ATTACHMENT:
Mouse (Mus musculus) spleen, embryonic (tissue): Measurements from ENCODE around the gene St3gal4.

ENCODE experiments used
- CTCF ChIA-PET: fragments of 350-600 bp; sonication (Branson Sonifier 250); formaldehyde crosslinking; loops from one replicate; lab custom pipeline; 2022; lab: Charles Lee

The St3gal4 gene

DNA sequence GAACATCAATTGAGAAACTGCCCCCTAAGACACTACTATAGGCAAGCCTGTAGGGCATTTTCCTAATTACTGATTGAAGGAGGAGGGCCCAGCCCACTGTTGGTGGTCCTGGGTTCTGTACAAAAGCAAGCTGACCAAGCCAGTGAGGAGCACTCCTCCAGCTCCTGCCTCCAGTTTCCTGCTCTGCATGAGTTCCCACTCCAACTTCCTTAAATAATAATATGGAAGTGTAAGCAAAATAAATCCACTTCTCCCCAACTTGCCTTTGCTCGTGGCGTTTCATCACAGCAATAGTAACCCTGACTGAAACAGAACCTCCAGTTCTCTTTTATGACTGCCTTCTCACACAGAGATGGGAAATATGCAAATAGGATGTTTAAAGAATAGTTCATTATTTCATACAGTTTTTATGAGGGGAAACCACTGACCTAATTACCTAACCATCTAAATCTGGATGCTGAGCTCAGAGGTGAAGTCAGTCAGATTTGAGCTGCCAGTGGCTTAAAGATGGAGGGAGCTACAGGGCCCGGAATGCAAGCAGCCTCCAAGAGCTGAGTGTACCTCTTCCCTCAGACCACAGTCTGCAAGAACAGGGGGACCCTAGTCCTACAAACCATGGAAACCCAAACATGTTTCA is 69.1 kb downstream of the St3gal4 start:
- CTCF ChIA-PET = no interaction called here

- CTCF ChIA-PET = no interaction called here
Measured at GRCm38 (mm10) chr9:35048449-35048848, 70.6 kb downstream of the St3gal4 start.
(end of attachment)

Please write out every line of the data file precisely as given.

Mouse (Mus musculus) spleen, embryonic (tissue): Measurements from ENCODE around the gene St3gal4.

ENCODE experiments used
- CTCF ChIA-PET: fragments of 350-600 bp; sonication (Branson Sonifier 250); formaldehyde crosslinking; loops from one replicate; lab custom pipeline; 2022; lab: Charles Lee

The St3gal4 gene

DNA sequence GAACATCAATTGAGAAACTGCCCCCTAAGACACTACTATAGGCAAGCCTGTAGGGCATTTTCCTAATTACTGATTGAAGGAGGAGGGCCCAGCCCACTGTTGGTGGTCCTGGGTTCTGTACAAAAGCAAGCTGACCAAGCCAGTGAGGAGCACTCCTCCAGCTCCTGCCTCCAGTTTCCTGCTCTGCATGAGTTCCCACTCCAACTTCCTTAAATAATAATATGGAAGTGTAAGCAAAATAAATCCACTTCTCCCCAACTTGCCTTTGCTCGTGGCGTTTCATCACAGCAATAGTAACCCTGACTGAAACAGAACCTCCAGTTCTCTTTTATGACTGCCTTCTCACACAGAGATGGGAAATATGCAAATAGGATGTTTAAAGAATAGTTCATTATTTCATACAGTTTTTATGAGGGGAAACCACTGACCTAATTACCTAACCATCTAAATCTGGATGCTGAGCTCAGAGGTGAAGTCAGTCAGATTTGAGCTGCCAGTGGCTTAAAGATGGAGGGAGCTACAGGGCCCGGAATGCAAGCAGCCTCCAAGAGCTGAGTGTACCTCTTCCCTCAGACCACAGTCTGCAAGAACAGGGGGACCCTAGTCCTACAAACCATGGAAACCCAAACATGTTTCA is 69.1 kb downstream of the St3gal4 start:
- CTCF ChIA-PET = no interaction called here

- CTCF ChIA-PET = no interaction called here
Measured at GRCm38 (mm10) chr9:35048449-35048848, 70.6 kb downstream of the St3gal4 start.